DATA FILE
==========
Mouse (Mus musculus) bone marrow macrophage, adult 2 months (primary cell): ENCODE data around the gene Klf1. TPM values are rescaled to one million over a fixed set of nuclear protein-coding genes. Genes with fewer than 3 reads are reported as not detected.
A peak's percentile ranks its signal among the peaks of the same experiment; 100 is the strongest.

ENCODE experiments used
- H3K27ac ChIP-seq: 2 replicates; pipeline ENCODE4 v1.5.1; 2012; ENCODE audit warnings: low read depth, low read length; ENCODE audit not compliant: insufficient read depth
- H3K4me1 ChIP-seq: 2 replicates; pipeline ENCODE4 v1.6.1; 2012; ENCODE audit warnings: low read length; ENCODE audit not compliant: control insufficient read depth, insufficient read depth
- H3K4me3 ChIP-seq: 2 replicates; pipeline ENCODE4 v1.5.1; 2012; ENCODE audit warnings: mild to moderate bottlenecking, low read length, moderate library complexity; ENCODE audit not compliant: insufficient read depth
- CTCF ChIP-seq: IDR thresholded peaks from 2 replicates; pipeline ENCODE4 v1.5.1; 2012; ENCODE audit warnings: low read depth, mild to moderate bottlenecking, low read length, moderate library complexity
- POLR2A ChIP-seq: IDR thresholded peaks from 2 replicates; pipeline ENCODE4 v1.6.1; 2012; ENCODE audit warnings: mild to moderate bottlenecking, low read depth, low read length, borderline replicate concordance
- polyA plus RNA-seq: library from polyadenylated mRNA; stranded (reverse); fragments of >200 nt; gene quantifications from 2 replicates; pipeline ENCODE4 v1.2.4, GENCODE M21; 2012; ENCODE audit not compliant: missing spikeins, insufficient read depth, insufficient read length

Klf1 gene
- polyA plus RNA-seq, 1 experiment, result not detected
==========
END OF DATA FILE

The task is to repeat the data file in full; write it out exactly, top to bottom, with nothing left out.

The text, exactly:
Mouse (Mus musculus) bone marrow macrophage, adult 2 months (primary cell): ENCODE data around the gene Klf1. TPM values are rescaled to one million over a fixed set of nuclear protein-coding genes. Genes with fewer than 3 reads are reported as not detected.
A peak's percentile ranks its signal among the peaks of the same experiment; 100 is the strongest.

ENCODE experiments used
- H3K27ac ChIP-seq: 2 replicates; pipeline ENCODE4 v1.5.1; 2012; ENCODE audit warnings: low read depth, low read length; ENCODE audit not compliant: insufficient read depth
- H3K4me1 ChIP-seq: 2 replicates; pipeline ENCODE4 v1.6.1; 2012; ENCODE audit warnings: low read length; ENCODE audit not compliant: control insufficient read depth, insufficient read depth
- H3K4me3 ChIP-seq: 2 replicates; pipeline ENCODE4 v1.5.1; 2012; ENCODE audit warnings: mild to moderate bottlenecking, low read length, moderate library complexity; ENCODE audit not compliant: insufficient read depth
- CTCF ChIP-seq: IDR thresholded peaks from 2 replicates; pipeline ENCODE4 v1.5.1; 2012; ENCODE audit warnings: low read depth, mild to moderate bottlenecking, low read length, moderate library complexity
- POLR2A ChIP-seq: IDR thresholded peaks from 2 replicates; pipeline ENCODE4 v1.6.1; 2012; ENCODE audit warnings: mild to moderate bottlenecking, low read depth, low read length, borderline replicate concordance
- polyA plus RNA-seq: library from polyadenylated mRNA; stranded (reverse); fragments of >200 nt; gene quantifications from 2 replicates; pipeline ENCODE4 v1.2.4, GENCODE M21; 2012; ENCODE audit not compliant: missing spikeins, insufficient read depth, insufficient read length

Klf1 gene
- polyA plus RNA-seq, 1 experiment, result not detected